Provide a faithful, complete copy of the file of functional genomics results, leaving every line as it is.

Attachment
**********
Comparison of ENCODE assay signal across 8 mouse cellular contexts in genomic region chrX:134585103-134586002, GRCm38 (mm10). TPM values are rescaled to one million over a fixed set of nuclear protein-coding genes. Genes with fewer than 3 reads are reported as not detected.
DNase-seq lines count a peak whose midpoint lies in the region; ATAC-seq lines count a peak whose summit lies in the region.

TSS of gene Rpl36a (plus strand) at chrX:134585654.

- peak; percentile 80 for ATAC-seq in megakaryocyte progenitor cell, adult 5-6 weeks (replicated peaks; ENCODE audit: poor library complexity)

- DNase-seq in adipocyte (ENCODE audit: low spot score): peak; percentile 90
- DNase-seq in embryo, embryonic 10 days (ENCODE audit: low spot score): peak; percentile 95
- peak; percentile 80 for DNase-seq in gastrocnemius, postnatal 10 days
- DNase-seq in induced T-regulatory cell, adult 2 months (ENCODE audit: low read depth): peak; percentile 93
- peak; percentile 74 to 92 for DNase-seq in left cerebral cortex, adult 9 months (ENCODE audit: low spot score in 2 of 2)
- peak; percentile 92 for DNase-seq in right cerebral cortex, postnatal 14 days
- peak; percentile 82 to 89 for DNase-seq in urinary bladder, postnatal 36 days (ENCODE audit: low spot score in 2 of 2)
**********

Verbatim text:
Comparison of ENCODE assay signal across 8 mouse cellular contexts in genomic region chrX:134585103-134586002, GRCm38 (mm10). TPM values are rescaled to one million over a fixed set of nuclear protein-coding genes. Genes with fewer than 3 reads are reported as not detected.
DNase-seq lines count a peak whose midpoint lies in the region; ATAC-seq lines count a peak whose summit lies in the region.

TSS of gene Rpl36a (plus strand) at chrX:134585654.

- peak; percentile 80 for ATAC-seq in megakaryocyte progenitor cell, adult 5-6 weeks (replicated peaks; ENCODE audit: poor library complexity)

- DNase-seq in adipocyte (ENCODE audit: low spot score): peak; percentile 90
- DNase-seq in embryo, embryonic 10 days (ENCODE audit: low spot score): peak; percentile 95
- peak; percentile 80 for DNase-seq in gastrocnemius, postnatal 10 days
- DNase-seq in induced T-regulatory cell, adult 2 months (ENCODE audit: low read depth): peak; percentile 93
- peak; percentile 74 to 92 for DNase-seq in left cerebral cortex, adult 9 months (ENCODE audit: low spot score in 2 of 2)
- peak; percentile 92 for DNase-seq in right cerebral cortex, postnatal 14 days
- peak; percentile 82 to 89 for DNase-seq in urinary bladder, postnatal 36 days (ENCODE audit: low spot score in 2 of 2)